Abstract: Microservices are a software development approach where applications are composed of small independent services that communicate through well-defined APIs. A major challenge of designing these applications is determining the appropriate microservices granularity, which is currently done by architects using their judgment. This article describes Microservice Backlog (MB), a fully automatic genetic-programming technique that uses the product backlog's user stories to (1) propose a set of microservices for optimal granularity and (2) allow architects to visualize at design time their design metrics. Also, a new Granularity Metric (GM) was defined that combines existing metrics of coupling, cohesion, and associated user stories. The MB-proposed decomposition for a well-known state-of-the-art case study was compared with three existing methods (two automatics and one semi-automatic); it had consistently better GM scoring and fewer average calls among microservices, and it allowed to identify critical points. The wider availability of techniques like MB will allow architects to automate microservices identification, optimize their granularity, visually assess their design metrics, and identify at design time the system critical points.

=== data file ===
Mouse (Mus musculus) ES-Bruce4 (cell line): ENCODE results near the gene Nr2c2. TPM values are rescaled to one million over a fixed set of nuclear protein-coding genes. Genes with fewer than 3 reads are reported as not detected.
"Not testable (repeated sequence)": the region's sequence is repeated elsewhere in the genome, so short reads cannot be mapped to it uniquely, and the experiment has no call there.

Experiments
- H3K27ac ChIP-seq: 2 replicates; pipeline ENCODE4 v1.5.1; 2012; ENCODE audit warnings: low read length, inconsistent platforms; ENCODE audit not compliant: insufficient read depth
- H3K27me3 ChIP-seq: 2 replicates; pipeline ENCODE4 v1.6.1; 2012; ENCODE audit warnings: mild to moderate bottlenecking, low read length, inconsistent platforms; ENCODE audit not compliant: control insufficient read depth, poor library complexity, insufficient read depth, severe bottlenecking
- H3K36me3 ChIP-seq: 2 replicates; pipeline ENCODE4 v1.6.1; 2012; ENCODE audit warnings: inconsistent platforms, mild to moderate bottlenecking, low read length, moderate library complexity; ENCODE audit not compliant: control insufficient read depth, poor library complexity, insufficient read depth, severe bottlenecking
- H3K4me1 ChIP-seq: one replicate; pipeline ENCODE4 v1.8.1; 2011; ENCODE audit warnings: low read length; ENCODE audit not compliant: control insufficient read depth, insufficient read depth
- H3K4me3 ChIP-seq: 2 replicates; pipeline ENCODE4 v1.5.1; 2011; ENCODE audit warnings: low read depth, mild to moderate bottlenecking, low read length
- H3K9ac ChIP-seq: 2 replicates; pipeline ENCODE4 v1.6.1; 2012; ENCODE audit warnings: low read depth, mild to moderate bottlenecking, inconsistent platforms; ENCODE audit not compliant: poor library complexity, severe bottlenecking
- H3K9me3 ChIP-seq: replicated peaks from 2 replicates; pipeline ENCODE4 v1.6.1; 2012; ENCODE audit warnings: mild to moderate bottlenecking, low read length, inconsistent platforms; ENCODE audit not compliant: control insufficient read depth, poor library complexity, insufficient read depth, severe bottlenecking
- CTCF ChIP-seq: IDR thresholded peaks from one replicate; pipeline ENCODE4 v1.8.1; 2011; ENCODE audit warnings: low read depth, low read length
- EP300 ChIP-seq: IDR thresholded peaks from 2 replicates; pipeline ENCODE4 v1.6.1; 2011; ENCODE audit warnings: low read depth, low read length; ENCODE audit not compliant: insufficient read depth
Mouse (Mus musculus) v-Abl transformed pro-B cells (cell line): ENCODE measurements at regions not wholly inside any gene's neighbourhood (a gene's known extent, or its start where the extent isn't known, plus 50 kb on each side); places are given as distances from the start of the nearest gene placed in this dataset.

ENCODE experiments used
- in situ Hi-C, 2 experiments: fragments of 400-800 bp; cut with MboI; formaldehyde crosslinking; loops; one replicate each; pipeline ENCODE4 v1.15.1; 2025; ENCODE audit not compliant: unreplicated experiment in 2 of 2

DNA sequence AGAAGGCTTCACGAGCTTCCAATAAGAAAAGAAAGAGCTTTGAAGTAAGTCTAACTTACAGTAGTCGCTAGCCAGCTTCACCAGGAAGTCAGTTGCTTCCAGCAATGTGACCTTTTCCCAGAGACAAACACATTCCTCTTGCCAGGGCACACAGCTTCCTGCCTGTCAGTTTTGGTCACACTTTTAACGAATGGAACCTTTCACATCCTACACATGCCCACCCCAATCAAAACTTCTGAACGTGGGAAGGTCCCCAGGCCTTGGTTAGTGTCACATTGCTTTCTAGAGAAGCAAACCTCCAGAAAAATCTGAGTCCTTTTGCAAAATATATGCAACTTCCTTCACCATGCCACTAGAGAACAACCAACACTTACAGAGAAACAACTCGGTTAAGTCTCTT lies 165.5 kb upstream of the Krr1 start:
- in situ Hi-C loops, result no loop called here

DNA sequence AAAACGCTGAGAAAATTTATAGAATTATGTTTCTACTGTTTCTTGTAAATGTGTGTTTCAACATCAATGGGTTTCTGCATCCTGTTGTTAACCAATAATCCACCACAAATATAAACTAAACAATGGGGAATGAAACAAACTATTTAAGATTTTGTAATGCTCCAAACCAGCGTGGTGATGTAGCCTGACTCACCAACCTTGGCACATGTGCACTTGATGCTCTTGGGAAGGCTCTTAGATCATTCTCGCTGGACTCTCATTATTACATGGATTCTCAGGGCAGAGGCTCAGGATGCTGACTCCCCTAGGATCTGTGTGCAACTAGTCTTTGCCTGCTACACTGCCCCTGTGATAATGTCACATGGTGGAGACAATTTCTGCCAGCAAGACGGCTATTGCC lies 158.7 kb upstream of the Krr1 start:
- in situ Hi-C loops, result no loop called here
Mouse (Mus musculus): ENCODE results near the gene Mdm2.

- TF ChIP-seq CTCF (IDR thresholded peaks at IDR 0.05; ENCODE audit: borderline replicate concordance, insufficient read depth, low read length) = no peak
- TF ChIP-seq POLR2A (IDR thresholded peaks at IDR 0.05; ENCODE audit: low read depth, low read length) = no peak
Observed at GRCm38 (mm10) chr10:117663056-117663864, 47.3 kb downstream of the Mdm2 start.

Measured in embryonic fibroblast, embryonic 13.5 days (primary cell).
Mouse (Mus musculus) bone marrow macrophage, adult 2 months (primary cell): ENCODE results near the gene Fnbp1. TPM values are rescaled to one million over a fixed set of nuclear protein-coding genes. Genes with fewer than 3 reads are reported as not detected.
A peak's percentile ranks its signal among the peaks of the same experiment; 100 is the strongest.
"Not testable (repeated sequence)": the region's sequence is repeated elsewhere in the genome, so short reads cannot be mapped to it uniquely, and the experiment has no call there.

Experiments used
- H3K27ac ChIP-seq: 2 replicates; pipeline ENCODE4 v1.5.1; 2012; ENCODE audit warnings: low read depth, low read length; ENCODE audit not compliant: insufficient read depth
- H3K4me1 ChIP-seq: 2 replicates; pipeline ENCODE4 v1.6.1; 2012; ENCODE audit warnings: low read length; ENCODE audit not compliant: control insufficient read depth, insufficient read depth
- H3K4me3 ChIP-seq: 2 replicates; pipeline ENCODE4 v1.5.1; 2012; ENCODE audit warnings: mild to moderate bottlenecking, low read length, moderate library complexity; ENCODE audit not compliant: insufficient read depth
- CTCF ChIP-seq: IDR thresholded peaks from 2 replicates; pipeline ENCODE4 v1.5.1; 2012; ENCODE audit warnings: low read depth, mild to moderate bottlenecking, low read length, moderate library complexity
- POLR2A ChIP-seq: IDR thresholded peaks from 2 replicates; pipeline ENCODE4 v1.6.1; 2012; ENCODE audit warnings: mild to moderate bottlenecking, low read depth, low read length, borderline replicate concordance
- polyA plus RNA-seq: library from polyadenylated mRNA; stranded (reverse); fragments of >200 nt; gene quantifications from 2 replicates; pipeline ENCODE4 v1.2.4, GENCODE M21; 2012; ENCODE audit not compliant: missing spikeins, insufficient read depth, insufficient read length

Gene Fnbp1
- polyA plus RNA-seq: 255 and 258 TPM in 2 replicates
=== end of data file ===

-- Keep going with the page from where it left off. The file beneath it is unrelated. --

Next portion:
Authors: Fredy Humberto Vera Rivera (Universidad Francisco de Paula Santander & Universidad del Valle, Colombia); Eduard Puerto-Cuadros (Universidad Francisco de Paula Santander, Colombia); Hernan Astudillo (Universidad Técnica Federico Santa María, Chile); Carlos Gaona-Cuevas (Universidad del Valle, Colombia)
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